China Bullying The Philippines May Provoke War With The United States

China continues with its aggressive tactics in claiming a group of small islands, which according to a recent ruling by the Permanent Court of Arbitration (PCA) at the Hague, is rightfully owned by The Philippines as CNN reports. The fourth biggest country in the world in terms of land mass, China appears to have appropriated the so-called Spratly Islands for itself by means of building artificial islands from the original and natural rock formations, according to a Forbes report last year.

China has also maintained a continuing military presence in the Spratly’s, triggering a counter-move, says Forbes on the part of the United States to deploy a part of its military fleet in the contested area in the South China Sea or West Philippine Sea. The disputed area is a part of a high-traffic corridor where sea commerce is conducted on a daily basis and where military ships and submarines are allowed to pass 24/7 since it is considered to be a part of international waters. According to CNN, the said corridor generates $5 trillion worth of trade annually. The same source also highlights what the PCA means when the international court decided in favor of the Philippines.

“The tribunal concluded that China doesn’t have the right to resources within its nine-dash line, which extends hundreds of miles to the south and east of its island province of Hainan and covers some 90 percent of the disputed waters.”

CNN likewise underscores the Chinese reaction to the verdict as follows.

“Chinese President Xi Jinping rejected the decision by the Permanent Court of Arbitration, which is likely to have lasting implications for the resource-rich hot spot. China will never accept any claim or action based on those awards.”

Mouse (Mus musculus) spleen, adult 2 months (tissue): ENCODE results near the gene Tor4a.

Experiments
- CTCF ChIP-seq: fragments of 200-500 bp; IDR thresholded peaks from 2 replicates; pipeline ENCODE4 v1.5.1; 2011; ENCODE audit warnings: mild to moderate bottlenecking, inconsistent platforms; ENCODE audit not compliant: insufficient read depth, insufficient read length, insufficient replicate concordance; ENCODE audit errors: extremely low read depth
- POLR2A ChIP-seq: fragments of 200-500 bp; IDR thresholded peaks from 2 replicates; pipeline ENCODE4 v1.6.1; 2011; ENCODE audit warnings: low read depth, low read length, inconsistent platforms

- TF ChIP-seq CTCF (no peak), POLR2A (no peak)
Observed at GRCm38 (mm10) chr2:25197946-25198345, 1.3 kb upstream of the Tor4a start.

China is one of the signatories to the International Law Of the Seas which established the PCA.

In encroaching on what has been traditionally a Philippine jurisdiction, China would rely on its superior military power according to the Forbes report mentioned earlier. When placed side by side with the military might of the Philippines, Chinese power definitely puts the tiny country in the Pacific at a severe disadvantage. So much so that these days, struggling Filipino fishermen have been turned away from fishing in the area which has been a source of Philippine livelihood for centuries, according to Philippine Daily Inquirer.

Aside from the strong Chinese military presence in the region, Elite Readers reports that Philippine fishermen were recently turned away from the Spratly’s when Chinese operatives dispensed some kind of poison in the waters, killing a big amount of fish, other sea creatures, and possibly a part of the coral reefs underneath. After all, the original geological formations prior to the Chinese land mass enhancements were not technically islands but hardened coral reefs known historically as Scarborough Shoal, Paracel Islands, and Spratly Islands.

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CNN believes that the brewing Chinese-Philippine conflict that has drawn the USA, could result in a full-scale war through what the source calls “a risk of miscalculation.”

This means that tensions can possibly escalate on both sides through a move that may be subject to alternative interpretations. China, according to Forbes, has already criticized the United States in the past for meddling in the South China Sea when it “complained about a U.S. recon flight over the Spratlys.”

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Apparently, China does not see its act of building an artificial land around the Spratly’s as well as building military facilities on such reclaimed land as an act of aggression, which is a perfect example of what CNN considers a risk of miscalculation.

During World War II, General MacArthur, the Supreme Commander of the United States, liberated the Philippines from Japanese occupation.

On Saturday, South China Morning Post disclosed that the reason for building the artificial land around the Spratly’s is “to provide a ring of protection for its fleet of advanced nuclear submarines based on the southern tip of Hainan Island.”

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[Photo by Taiwan Ministry of Defense/AP Images]